By the way, Mr Slope and Mrs Proudie’s assault on Sabbath trains followed an Evangelical campaign in 1855-6 to limit Sunday trading and stop military bands playing in the parks. The effect on Sunday trading lasted until about 30 years ago.
Then there was Mr Arabin’s High Church ways. The silk waistcoat was a badge of High Church-manship as the broadcloth was of the Low Church. So were crossing oneself and writing S for St in, for example, S George. There were more important badges.
The Georgian Church, which was not as bad as the Tractarians painted it, was quiet and devout with only about 10 per cent of churches needing repair. Compare that with today’s churches in need of repair. The congregations, led by choir bands, sang or chanted such parts of services as the psalms, the Venite and the Te Deum, but had few hymns – which they loftily left to the Methodists with their Tate and Brady tunes. Professional cathedral choirs would often sing anthems.
Into this world came the Tractarians and their pals the Cambridge ecclesiologists, who began as a group of undergraduates led by the future hymn writer, Dr J M Neale. They were concerned about an increasingly non-Anglican Parliament – now including dissenters and Irish Roman Catholics – presuming to govern the C of E and the Pope’s new arrangements for the Roman church in England. As so often, these new ideas did not spring up fully grown. There had been reformers already, notably a loose grouping called the Hackney Phalanx. Yes, the Hackney Phalanx.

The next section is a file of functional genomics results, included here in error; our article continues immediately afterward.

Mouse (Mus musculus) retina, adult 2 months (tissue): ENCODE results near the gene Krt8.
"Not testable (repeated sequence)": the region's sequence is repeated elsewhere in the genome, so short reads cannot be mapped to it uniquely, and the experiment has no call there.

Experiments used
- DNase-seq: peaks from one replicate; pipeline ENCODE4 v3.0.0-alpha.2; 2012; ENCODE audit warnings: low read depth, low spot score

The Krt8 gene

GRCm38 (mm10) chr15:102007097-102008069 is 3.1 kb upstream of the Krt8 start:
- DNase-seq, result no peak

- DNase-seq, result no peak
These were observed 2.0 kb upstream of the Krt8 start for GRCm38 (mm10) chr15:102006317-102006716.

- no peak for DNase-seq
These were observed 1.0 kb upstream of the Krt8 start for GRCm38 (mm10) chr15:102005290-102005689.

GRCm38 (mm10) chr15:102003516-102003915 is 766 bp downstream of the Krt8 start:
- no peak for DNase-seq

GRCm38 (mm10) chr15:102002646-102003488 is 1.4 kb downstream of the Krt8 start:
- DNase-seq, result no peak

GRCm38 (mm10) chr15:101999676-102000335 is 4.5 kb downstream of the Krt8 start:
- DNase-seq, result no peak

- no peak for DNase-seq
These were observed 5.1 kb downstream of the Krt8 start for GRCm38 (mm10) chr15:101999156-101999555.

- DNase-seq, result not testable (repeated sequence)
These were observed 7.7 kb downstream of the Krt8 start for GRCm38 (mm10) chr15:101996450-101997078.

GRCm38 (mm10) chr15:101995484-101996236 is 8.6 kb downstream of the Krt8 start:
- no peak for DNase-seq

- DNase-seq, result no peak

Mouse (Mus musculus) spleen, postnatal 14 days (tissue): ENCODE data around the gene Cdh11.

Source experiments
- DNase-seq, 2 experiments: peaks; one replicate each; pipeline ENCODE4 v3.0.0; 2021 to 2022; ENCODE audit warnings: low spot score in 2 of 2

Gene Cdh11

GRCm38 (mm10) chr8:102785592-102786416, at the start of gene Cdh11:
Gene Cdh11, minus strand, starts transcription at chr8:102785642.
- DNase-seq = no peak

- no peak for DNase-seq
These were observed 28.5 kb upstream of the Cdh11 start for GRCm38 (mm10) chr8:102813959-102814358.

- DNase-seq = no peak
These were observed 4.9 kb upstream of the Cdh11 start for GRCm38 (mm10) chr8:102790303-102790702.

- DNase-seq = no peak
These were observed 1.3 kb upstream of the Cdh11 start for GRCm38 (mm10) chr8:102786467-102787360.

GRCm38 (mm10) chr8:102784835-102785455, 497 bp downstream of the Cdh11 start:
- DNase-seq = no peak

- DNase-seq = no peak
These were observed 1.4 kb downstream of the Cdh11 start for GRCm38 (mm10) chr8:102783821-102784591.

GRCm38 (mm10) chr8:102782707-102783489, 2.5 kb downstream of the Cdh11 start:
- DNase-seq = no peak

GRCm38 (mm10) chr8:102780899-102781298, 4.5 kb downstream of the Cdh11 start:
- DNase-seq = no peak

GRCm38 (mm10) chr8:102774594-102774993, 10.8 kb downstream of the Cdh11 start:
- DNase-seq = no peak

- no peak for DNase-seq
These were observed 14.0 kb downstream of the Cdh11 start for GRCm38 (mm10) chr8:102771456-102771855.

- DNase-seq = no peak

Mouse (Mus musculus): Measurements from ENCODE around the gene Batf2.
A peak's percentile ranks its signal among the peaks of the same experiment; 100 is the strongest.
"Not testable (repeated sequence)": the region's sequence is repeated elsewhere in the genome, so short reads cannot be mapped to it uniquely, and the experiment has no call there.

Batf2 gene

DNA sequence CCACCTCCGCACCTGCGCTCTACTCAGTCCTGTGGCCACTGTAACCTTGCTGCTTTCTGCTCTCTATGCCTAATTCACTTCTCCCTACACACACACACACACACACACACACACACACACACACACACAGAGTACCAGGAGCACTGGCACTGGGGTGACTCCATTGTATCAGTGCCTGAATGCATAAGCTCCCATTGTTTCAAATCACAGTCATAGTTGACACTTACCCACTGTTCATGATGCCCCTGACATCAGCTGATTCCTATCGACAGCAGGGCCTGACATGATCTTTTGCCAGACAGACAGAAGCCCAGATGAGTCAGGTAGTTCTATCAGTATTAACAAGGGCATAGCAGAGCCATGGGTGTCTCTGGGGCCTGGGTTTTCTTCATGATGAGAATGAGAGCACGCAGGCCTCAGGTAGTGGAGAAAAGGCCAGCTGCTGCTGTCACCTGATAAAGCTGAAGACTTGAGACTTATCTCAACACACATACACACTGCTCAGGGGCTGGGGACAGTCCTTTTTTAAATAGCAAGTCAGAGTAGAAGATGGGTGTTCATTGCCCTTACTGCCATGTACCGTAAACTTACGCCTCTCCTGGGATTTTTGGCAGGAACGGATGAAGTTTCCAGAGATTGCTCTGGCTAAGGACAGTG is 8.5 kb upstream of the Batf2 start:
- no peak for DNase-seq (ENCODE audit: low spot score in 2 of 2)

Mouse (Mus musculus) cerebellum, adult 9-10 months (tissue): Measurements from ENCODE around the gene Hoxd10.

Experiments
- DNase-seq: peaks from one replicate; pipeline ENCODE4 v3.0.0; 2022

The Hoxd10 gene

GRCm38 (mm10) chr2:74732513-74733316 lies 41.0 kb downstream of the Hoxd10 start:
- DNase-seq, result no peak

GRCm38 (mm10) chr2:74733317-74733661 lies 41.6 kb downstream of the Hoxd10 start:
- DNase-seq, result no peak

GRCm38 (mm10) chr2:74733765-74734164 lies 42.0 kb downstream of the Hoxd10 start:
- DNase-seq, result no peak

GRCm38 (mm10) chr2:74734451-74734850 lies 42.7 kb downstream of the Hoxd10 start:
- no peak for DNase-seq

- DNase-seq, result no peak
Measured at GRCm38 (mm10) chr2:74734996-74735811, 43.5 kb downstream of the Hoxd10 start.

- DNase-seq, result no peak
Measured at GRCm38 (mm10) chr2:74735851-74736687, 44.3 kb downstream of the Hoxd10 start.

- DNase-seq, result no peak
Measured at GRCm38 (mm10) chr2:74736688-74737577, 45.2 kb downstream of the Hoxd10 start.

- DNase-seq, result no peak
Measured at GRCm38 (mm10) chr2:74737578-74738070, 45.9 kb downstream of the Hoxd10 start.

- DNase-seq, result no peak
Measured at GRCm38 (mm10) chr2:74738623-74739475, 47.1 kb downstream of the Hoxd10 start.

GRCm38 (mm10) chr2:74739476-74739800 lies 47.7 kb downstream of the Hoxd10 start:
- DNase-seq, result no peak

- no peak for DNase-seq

By about mid-century, the battle to build churches in the medieval Gothic manner and re-order the Georgian churches had been won and the Evangelicals were losing their spiritual leadership to the Tractarians. The second half of the century was to be a battle for what was called ritualism or, as a critic called it at St Peter’s, Pimlico, “mummeries of a Popish nature.” It produced a number of riots against Tractarian clergy and a number of court actions.
Dr Arabin would have insisted on the rubrics of the Book of Common Prayer being followed. He would no doubt restore the prayer of humble access, dropped or shortened by most Georgians, he or his successors would bring in more frequent communion services until there was a daily communion service in most cathedrals. He would have called the communion table the altar and would have brought in candles and the other altar dressings well known to us. He would have introduced a cross – incredibly, a symbol that was regarded as so Popish that some bishops refused to consecrate new churches with a cross in evidence.
I was surprised that Mr Slope wore a surplice, which was not common at that time. That was one of the many battles fought between the Tractarians and the Evangelicals and Mr Slope showed his contempt for the garment by not keeping it spotlessly clean.
Choirs were starting to wear cassocks and surplices but that would be a long way ahead for Barchester Cathedral. Salisbury’s men put on a surplice in 1890 and the boys a little later. The Anglicans also began to learn from the Methodists and write and sing many hymns.